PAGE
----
Another industry executive has defected to Xiotech Corp., this time from IBM, a little over a month after the company hired a former EMC executive as CEO.
Xiotech issued a press release today announcing the appointment of Brian Reagan as senior vice president of marketing and business development. Reagan spent eight years at EMC before his time at Arsenal Digital and then IBM:
Reagan comes to Xiotech from IBM, where he served as global strategy and portfolio executive for the company’s $1 billion Business Continuity and Resiliency Services division. In this role, he was a primary voice in IBM’s cloud strategy and was responsible for accelerating sales of the global portfolio, aligning investments and resources to strategic business goals and collaborating with other corporate leaders worldwide. Reagan joined IBM as part of its acquisition of Arsenal Digital Solutions, where he served for three years as executive vice president and chief marketing officer. Reagan led all marketing functions at Arsenal, and is credited with transforming the company’s position in the industry in that time.
Xiotech CEO Alan Atkinson has now hired two top exectuives with EMC backgrounds. Atkinson brought aboard Jim McDonald as chief strategy officer in October. McDonald joined EMC with Atkinson from WysDM Software, where he was chieft technical officer. He also served in a CTO capacity with EMC. Atkinson’s and McDonald’s resumes also include jobs at StorageNetworks and Goldman Sachs before WysDM.
Reagan is quoted in the press release saying the company is setting up a marketing blitz around its ISE self-healing disk array. “”We’re going to crank it up a few notches and make some noise out there.” You can read more on this strategy in our Q&A with Atkinson when he was hired as CEO in September.
SuperComputing 2009 is underway this week at Portland, and that means lots of InfiniBand news around products and OEM deals.
QLogic said today it has scored a string of OEM deals for its 40 Gbps InfiniBand devices, bringing its 7300 Series host channel adapters (HCAs) and 1200 Director switches to the IBM System Cluster 1350, the HP Unified Cluster Portfolio, Dell PowerEdge servers and Precision workstations and SGI CloudRack Servers.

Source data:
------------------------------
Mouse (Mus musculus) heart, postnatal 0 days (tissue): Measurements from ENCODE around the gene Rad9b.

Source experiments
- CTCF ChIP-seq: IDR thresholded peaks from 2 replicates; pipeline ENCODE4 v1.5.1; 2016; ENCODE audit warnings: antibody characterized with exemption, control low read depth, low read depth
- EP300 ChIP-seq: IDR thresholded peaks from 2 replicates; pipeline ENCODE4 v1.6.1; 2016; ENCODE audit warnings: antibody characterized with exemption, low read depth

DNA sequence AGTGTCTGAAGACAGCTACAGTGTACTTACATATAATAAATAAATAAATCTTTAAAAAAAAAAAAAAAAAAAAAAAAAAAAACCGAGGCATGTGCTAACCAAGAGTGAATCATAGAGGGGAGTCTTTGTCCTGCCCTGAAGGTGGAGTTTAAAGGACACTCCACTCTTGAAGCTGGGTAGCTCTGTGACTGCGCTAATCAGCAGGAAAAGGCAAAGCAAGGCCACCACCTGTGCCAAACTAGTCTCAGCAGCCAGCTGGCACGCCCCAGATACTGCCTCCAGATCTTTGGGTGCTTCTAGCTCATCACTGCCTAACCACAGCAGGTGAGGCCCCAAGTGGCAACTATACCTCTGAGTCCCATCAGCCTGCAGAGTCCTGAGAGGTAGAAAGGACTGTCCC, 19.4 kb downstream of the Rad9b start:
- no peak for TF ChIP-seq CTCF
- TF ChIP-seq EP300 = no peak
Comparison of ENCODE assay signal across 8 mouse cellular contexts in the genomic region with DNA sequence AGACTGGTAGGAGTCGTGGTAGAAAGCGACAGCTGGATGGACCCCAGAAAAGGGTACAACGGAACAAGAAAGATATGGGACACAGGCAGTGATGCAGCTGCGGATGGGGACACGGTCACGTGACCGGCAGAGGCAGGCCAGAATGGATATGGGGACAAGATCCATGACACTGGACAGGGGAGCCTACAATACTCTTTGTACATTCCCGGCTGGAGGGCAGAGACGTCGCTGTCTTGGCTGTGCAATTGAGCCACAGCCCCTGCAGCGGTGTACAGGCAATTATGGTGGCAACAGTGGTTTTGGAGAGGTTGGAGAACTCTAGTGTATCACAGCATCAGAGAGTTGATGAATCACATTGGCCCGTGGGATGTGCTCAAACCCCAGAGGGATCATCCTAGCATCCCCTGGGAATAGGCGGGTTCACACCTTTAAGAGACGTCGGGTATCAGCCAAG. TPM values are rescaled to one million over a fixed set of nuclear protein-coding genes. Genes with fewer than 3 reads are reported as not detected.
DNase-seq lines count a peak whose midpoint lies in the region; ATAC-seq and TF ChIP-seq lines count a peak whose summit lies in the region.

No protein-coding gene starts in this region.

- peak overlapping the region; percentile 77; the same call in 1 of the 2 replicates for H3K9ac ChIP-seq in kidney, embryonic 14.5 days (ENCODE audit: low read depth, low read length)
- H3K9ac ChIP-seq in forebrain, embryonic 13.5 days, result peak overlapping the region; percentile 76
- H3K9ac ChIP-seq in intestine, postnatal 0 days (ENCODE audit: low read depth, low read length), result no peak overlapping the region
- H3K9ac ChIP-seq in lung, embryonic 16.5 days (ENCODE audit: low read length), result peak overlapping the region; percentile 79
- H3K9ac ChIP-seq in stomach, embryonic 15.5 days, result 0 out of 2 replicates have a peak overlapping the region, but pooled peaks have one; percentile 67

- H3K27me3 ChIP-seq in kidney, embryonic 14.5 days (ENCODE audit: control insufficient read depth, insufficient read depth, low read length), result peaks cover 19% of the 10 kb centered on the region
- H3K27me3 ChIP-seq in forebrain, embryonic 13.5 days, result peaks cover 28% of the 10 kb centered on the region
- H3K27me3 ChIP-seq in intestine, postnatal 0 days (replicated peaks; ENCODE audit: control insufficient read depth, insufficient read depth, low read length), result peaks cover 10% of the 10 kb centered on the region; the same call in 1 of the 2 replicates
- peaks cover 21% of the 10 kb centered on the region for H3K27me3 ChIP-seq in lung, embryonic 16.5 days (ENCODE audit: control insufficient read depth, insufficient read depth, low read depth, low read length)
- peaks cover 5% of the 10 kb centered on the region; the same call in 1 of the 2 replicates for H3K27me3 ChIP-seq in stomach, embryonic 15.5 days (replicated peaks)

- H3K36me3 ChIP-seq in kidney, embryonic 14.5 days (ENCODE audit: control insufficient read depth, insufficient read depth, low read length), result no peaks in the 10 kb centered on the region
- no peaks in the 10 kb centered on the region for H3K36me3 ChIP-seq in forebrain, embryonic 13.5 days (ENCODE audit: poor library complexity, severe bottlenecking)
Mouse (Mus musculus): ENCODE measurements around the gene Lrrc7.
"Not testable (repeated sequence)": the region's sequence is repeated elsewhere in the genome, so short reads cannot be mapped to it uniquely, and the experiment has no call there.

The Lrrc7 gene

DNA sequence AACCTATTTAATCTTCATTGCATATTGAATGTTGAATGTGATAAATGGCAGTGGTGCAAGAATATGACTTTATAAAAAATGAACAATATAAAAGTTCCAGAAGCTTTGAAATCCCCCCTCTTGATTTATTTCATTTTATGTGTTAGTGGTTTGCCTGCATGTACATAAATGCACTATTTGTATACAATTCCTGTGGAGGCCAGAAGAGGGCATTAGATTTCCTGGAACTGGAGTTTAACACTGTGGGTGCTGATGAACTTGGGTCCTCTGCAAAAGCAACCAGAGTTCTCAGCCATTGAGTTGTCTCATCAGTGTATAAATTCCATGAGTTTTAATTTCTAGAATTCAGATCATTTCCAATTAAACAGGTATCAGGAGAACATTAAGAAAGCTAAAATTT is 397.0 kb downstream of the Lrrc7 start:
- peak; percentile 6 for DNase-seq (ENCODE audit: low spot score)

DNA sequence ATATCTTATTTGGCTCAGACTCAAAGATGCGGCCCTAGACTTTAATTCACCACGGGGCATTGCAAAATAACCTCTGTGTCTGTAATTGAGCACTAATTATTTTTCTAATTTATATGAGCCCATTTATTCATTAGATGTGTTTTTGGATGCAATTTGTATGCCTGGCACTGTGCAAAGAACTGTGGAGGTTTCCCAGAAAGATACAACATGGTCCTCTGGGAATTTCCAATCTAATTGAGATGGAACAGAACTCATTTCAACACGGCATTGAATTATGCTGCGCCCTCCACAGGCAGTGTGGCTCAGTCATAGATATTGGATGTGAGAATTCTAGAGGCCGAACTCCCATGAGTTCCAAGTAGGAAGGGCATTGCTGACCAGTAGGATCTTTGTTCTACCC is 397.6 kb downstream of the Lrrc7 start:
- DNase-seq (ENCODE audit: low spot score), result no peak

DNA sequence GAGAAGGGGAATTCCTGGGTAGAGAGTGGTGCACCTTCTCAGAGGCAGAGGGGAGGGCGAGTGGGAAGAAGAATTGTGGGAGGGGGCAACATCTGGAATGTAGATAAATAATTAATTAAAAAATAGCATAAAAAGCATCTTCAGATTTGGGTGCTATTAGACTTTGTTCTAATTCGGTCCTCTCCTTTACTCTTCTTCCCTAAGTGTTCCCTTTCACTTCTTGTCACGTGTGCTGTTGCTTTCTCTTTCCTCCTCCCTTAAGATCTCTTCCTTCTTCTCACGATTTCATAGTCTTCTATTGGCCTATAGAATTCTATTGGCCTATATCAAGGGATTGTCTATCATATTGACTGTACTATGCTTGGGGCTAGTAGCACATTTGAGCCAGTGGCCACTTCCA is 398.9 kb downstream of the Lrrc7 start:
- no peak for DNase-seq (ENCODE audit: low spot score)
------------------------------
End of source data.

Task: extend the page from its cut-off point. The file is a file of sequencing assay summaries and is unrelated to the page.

Voltaire disclosed its Vantage 8500 10-Gigabit Ethernet switch, Grid Director 4700 40 Gbps InfiniBand switch, and Unified Fabric Manager software are also available from HP as part of the HP Unified Cluster Portfolio.
Mellanox Technologies said its ConnectX-2 40 GBps InfiniBand HCAs are available now for HP ProLiant BL, DL and SL series servers, as well as HP BladeSystem c-Class enclosures. Mellanox also said it would have a 120 Gbps InfiniBand switch platform in 2010.
There’s a reason so much InfiniBand news is concentrated around SuperComputing – InfiniBand remains a niche interconnect for high performance computing due to its low latency and high bandwidth. That doesn’t mean the InfiniBand market won’t grow, but it’s unlikely to encroach on the turf of Fibre Channel, Ethernet or any converged networks in the data center.
QLogic director of corporate communications Steve Zivanic said his vendor has customers using InfiniBand, Fibre Channel and Ethernet, but InfiniBand stands on its own while the other protocols are beginning to converge around Fibre Channel over Ethernet (FCoE).
For instance, he says, financial institutions are looking to save power in the data center by consolidating with VMware, high density blade servers and FCoE. Some of those same firms use InfiniBand to run their Monte Carlo simulation programs on a separate network.
“People using InfiniBand don’t want to share anything,” Zivanic said. “They want dedicated bandwidth, 40 gigs per second. For high performance applications, people are increasing their presence of InfiniBand. On the other side of the house, for general business applications, that’s where we see FCoE brought in to reduce costs.”
(6:08) Spectra Logic looks to leapfrog high-end tape storage market with T-Finity tape library
***PLEASE NOTE: Correction to story — base pricing for the T-Finity starts at $218,500, not $162,800 as originally reported***
(8:52) HP buys 3Com, not Brocade
Claiming its approach to enterprise data security key management will assure users of reliability, CA this week launched a new Encryption Key Manager (EKM) software offering that runs on z/OS mainframe and can manage keys for CA Tape Encryption as well as IBM tape formats.
Stefan Kochishan, director of storage product marketing for CA, said a lack of key management standards for encryption at the various points it’s deployed in the enterprise has hindered encryption adoption. But, he argued, many customers are also concerned with the reliability of open-systems based encryption key managers, since without keys to access it, encrypted data can be lost.